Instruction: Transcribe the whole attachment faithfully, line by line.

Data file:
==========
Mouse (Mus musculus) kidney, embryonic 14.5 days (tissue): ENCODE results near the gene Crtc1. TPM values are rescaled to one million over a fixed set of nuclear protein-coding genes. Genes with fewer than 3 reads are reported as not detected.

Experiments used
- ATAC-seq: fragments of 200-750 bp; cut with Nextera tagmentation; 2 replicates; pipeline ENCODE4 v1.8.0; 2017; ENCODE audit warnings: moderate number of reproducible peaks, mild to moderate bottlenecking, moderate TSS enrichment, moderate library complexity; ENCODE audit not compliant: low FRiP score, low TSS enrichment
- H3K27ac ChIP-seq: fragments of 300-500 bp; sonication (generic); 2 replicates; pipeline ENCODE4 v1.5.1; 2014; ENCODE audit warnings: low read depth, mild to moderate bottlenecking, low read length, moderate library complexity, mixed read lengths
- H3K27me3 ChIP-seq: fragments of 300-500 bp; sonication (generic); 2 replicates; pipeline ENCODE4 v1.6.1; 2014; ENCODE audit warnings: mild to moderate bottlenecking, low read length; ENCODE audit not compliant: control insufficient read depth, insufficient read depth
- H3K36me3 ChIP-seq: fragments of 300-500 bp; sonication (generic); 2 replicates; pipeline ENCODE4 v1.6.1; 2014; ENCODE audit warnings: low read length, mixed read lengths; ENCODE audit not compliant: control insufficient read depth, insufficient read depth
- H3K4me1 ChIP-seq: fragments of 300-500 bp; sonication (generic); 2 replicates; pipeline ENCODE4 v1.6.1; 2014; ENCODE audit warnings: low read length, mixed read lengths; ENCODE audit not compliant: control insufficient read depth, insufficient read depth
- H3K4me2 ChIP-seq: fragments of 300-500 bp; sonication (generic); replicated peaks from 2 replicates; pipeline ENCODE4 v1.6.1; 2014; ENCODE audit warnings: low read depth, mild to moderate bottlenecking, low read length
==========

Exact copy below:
Mouse (Mus musculus) kidney, embryonic 14.5 days (tissue): ENCODE results near the gene Crtc1. TPM values are rescaled to one million over a fixed set of nuclear protein-coding genes. Genes with fewer than 3 reads are reported as not detected.

Experiments used
- ATAC-seq: fragments of 200-750 bp; cut with Nextera tagmentation; 2 replicates; pipeline ENCODE4 v1.8.0; 2017; ENCODE audit warnings: moderate number of reproducible peaks, mild to moderate bottlenecking, moderate TSS enrichment, moderate library complexity; ENCODE audit not compliant: low FRiP score, low TSS enrichment
- H3K27ac ChIP-seq: fragments of 300-500 bp; sonication (generic); 2 replicates; pipeline ENCODE4 v1.5.1; 2014; ENCODE audit warnings: low read depth, mild to moderate bottlenecking, low read length, moderate library complexity, mixed read lengths
- H3K27me3 ChIP-seq: fragments of 300-500 bp; sonication (generic); 2 replicates; pipeline ENCODE4 v1.6.1; 2014; ENCODE audit warnings: mild to moderate bottlenecking, low read length; ENCODE audit not compliant: control insufficient read depth, insufficient read depth
- H3K36me3 ChIP-seq: fragments of 300-500 bp; sonication (generic); 2 replicates; pipeline ENCODE4 v1.6.1; 2014; ENCODE audit warnings: low read length, mixed read lengths; ENCODE audit not compliant: control insufficient read depth, insufficient read depth
- H3K4me1 ChIP-seq: fragments of 300-500 bp; sonication (generic); 2 replicates; pipeline ENCODE4 v1.6.1; 2014; ENCODE audit warnings: low read length, mixed read lengths; ENCODE audit not compliant: control insufficient read depth, insufficient read depth
- H3K4me2 ChIP-seq: fragments of 300-500 bp; sonication (generic); replicated peaks from 2 replicates; pipeline ENCODE4 v1.6.1; 2014; ENCODE audit warnings: low read depth, mild to moderate bottlenecking, low read length